• Behind the wheels there should be a separator to protect the engine from the dirt of the wheels.

  • The grill is wrong.

    That last point is the tough part. Seen from the front the grill of the model is narrower, going down. That's not correct; it should we straight; the top and the bottom are equally wide. For every car-fan a car has a "face". The grill and the headlights make the "face" therefore I think this is very significant.

    How to change the grill

    If you have an unbuild Blitz, you saw in the grill, as in picture 4. Place a piece of plastic in the cuts and press the sides outwards to make them straight. Immobilize the piece while it is glued. After it has dried COMPLETELY sand away the edges in and out and simply build as it was intended. You have to be a little extra careful when you fix it to the fenders, because there is a little strain on it.

    What if you have a build Blitz? Now that you know you wil see the difference, and you don't want to throw away your work. Usually you can lift the cab from the chassis. Then make two cuts as in picture 2. Fill it with a piece of plastic as in the unbuilt step to the correct width. If you can you should cut the bumper loose from the fenders and reattach them later. (The points point upwards if you don't.)

    The rest of the changes

    Cut a disk of approximately 12 mm for the drum brakes.With the changes mentioned earlier you have a nice clean 1936-1939 Opel Blitz "S" (3,6-36) with the limitation that many of these early Blitz were in fact confiscated vehicles, usually on civil tires, not the bulky terrain ones the military uses.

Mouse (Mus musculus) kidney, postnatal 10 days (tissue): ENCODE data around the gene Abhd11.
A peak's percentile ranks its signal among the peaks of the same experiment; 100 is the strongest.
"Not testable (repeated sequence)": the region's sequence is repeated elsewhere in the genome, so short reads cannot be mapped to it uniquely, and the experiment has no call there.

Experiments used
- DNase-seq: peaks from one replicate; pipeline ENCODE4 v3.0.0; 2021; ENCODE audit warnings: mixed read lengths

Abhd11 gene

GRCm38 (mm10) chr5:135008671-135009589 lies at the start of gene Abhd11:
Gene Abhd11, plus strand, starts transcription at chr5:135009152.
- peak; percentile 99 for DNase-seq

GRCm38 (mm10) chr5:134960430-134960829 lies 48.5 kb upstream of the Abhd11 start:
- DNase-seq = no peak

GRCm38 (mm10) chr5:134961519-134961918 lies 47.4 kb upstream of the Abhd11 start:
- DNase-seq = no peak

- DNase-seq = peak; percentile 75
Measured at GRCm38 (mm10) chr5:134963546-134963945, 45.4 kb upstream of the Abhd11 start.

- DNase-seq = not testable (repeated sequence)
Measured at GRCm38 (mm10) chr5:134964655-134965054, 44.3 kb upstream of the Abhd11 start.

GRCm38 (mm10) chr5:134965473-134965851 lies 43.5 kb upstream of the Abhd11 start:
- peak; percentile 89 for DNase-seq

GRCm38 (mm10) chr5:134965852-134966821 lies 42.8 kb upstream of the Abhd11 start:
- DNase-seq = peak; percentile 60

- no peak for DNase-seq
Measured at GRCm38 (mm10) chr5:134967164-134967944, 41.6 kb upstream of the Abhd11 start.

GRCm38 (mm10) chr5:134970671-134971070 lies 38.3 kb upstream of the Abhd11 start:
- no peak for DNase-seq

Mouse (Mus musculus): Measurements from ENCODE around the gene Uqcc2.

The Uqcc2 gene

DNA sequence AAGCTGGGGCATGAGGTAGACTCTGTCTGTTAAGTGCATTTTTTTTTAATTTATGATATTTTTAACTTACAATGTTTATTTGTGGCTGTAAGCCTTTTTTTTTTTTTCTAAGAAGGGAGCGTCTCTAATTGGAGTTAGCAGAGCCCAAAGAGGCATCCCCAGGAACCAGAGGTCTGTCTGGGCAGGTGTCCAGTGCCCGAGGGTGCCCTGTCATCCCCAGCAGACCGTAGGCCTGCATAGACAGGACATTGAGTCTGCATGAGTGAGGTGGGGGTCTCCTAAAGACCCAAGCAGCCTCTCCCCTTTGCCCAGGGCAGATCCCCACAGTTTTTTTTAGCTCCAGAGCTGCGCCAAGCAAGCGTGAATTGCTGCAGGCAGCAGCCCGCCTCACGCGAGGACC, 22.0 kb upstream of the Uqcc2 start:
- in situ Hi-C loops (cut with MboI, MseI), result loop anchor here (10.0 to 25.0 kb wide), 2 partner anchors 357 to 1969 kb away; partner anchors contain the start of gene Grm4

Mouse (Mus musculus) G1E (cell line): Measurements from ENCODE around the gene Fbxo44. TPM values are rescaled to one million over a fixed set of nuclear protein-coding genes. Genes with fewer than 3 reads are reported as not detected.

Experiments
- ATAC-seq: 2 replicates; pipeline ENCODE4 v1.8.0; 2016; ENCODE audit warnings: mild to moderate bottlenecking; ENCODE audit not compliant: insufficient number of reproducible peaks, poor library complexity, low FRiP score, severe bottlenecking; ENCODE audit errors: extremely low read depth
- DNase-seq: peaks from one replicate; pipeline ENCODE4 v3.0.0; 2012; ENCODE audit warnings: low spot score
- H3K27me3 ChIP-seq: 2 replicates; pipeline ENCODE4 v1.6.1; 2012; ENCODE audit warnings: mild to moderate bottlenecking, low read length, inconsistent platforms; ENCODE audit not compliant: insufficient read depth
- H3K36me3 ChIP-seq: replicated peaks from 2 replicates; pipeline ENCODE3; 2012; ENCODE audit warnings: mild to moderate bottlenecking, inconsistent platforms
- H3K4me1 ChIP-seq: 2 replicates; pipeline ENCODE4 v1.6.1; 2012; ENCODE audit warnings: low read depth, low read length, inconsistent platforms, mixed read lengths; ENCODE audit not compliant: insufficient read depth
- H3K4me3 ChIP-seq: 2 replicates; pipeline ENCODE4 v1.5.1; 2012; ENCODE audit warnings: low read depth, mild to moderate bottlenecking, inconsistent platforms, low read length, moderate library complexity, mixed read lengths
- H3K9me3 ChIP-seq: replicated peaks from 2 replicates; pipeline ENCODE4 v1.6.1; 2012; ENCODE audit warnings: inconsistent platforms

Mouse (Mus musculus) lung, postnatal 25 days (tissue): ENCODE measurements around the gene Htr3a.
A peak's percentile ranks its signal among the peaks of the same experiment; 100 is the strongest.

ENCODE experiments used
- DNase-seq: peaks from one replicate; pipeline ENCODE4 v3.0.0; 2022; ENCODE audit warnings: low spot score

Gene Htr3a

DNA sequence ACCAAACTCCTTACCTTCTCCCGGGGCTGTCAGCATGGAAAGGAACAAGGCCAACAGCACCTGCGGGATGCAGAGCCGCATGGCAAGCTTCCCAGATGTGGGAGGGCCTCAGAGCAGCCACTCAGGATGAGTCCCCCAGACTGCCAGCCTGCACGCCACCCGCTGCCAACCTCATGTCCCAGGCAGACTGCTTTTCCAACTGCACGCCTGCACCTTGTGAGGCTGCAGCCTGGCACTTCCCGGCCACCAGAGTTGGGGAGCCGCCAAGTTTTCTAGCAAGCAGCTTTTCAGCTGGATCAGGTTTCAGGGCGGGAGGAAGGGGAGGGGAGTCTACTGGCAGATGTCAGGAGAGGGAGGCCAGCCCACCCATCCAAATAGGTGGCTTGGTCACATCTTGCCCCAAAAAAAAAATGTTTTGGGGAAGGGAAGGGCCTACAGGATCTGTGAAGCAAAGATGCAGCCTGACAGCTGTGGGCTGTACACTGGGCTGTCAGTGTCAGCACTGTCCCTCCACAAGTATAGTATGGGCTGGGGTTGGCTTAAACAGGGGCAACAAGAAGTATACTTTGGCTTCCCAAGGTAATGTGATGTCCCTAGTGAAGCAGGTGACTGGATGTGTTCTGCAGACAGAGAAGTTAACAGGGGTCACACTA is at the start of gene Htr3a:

Opel Blitz "S" (3,6-36) 1940-1945

    The main difference: the wheels and the rear axle. I made them earlier on a small scale production, but that never went beyond a group off fellow modelers in Holland. You can make them yourself. If you do and you don't have the possibility to duplicate parts with a mould, you have to build 7, but you can use the inner rear wheels and the spare wheel from the model.It's not that visible. The rear axle is more difficult. somewhere in 1941 it was changed from the balloon-like one as is on the Italeri Blitz. You could use the axle from the "Maultier" the halftrack Blitz. It's very similar to the late production axle.
    The new wheel

    Cut away the center of the original wheel (5), leaving only the rim. Take a wheel from for instance an Italeri Puma (6>) Cut and or grind away the wheel and the rim to fit the hole in the tire/rim of the original Blitz wheel. Fill the holes in the inner part, and drill eight holes in it. For the rear wheels you have to thin the remaining piece. In the Blitz wheel a thin rod is glued followed bij the Puma center. It protrudes 3 mm outside the rim.(8) After that, the 8 nuts are glued on.


  • Modell Magazine 3/76 and further (The Blitz story by Conrad Molin)
  • Wheels & Tracks 10, page 31/45 (Opel story)
  • Historischer kraftverkehr 6/87 2/88 3/88
  • Squadron Signal; Opel im Kriege
  • Aero publications, Spielberger/Feist part 10 Militärfahrzeuge
  • Alt Opel information 3/79
  • Military vehicle directory, B. Vanderveen
  • Wheeled vehicles of the Wehrmacht, Chris Ellis
  • Pictures 2,4,5 and 7 from the Italeri drawing
    Pictures 6 from the Italeri drawing of the Puma
    Pictures 1 and 3 from the article of Conrad Molin from Modell Magazine 3/76

    Special thanks to Mr. Teunis van Dijk, M. van Dijk Constructions of Elst, Holland for the opportunity to measure a real Opel Blitz. With these facts especially the wheels became exact.

    Initial 28-02-93 | Last revised 22-12-00 | piet_vanhees@yahoo.com